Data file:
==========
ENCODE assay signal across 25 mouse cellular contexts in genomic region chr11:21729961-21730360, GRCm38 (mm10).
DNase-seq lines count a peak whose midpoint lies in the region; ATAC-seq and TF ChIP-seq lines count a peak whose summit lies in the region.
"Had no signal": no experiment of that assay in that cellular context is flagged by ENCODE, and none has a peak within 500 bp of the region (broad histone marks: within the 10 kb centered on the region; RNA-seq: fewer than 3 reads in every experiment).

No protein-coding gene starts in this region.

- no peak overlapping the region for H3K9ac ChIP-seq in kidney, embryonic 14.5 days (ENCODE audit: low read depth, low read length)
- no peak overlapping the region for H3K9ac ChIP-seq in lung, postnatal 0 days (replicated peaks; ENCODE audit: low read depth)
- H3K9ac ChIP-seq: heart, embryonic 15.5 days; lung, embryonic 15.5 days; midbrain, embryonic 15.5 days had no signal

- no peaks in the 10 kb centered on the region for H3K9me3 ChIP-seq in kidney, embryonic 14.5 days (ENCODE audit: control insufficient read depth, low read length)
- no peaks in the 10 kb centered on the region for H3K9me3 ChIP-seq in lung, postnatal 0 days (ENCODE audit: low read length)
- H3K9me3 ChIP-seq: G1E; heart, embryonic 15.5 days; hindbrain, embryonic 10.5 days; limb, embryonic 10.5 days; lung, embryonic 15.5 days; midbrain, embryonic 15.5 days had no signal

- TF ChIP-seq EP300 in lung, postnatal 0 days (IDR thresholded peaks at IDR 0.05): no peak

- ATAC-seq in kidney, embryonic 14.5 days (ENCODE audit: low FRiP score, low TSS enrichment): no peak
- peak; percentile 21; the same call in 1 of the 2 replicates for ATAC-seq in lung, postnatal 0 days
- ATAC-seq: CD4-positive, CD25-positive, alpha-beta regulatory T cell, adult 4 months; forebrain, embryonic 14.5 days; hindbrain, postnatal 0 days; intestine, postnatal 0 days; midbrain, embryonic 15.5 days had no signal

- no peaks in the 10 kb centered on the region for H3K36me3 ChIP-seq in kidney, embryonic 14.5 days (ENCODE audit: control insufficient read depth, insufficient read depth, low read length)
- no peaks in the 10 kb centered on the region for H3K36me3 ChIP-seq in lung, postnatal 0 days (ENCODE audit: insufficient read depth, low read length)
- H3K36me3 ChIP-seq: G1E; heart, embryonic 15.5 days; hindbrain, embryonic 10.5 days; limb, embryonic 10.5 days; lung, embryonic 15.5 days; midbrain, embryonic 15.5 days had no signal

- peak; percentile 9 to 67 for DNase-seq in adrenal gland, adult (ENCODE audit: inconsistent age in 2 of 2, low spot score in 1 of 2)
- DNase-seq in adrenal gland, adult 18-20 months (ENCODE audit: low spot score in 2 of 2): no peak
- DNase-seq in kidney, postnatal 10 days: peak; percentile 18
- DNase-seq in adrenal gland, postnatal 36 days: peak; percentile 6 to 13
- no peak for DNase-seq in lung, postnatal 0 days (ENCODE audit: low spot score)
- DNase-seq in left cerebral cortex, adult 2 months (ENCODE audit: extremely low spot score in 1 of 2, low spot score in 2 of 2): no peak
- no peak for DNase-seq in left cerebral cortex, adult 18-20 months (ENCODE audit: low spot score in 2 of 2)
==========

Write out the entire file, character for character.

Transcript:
ENCODE assay signal across 25 mouse cellular contexts in genomic region chr11:21729961-21730360, GRCm38 (mm10).
DNase-seq lines count a peak whose midpoint lies in the region; ATAC-seq and TF ChIP-seq lines count a peak whose summit lies in the region.
"Had no signal": no experiment of that assay in that cellular context is flagged by ENCODE, and none has a peak within 500 bp of the region (broad histone marks: within the 10 kb centered on the region; RNA-seq: fewer than 3 reads in every experiment).

No protein-coding gene starts in this region.

- no peak overlapping the region for H3K9ac ChIP-seq in kidney, embryonic 14.5 days (ENCODE audit: low read depth, low read length)
- no peak overlapping the region for H3K9ac ChIP-seq in lung, postnatal 0 days (replicated peaks; ENCODE audit: low read depth)
- H3K9ac ChIP-seq: heart, embryonic 15.5 days; lung, embryonic 15.5 days; midbrain, embryonic 15.5 days had no signal

- no peaks in the 10 kb centered on the region for H3K9me3 ChIP-seq in kidney, embryonic 14.5 days (ENCODE audit: control insufficient read depth, low read length)
- no peaks in the 10 kb centered on the region for H3K9me3 ChIP-seq in lung, postnatal 0 days (ENCODE audit: low read length)
- H3K9me3 ChIP-seq: G1E; heart, embryonic 15.5 days; hindbrain, embryonic 10.5 days; limb, embryonic 10.5 days; lung, embryonic 15.5 days; midbrain, embryonic 15.5 days had no signal

- TF ChIP-seq EP300 in lung, postnatal 0 days (IDR thresholded peaks at IDR 0.05): no peak

- ATAC-seq in kidney, embryonic 14.5 days (ENCODE audit: low FRiP score, low TSS enrichment): no peak
- peak; percentile 21; the same call in 1 of the 2 replicates for ATAC-seq in lung, postnatal 0 days
- ATAC-seq: CD4-positive, CD25-positive, alpha-beta regulatory T cell, adult 4 months; forebrain, embryonic 14.5 days; hindbrain, postnatal 0 days; intestine, postnatal 0 days; midbrain, embryonic 15.5 days had no signal

- no peaks in the 10 kb centered on the region for H3K36me3 ChIP-seq in kidney, embryonic 14.5 days (ENCODE audit: control insufficient read depth, insufficient read depth, low read length)
- no peaks in the 10 kb centered on the region for H3K36me3 ChIP-seq in lung, postnatal 0 days (ENCODE audit: insufficient read depth, low read length)
- H3K36me3 ChIP-seq: G1E; heart, embryonic 15.5 days; hindbrain, embryonic 10.5 days; limb, embryonic 10.5 days; lung, embryonic 15.5 days; midbrain, embryonic 15.5 days had no signal

- peak; percentile 9 to 67 for DNase-seq in adrenal gland, adult (ENCODE audit: inconsistent age in 2 of 2, low spot score in 1 of 2)
- DNase-seq in adrenal gland, adult 18-20 months (ENCODE audit: low spot score in 2 of 2): no peak
- DNase-seq in kidney, postnatal 10 days: peak; percentile 18
- DNase-seq in adrenal gland, postnatal 36 days: peak; percentile 6 to 13
- no peak for DNase-seq in lung, postnatal 0 days (ENCODE audit: low spot score)
- DNase-seq in left cerebral cortex, adult 2 months (ENCODE audit: extremely low spot score in 1 of 2, low spot score in 2 of 2): no peak
- no peak for DNase-seq in left cerebral cortex, adult 18-20 months (ENCODE audit: low spot score in 2 of 2)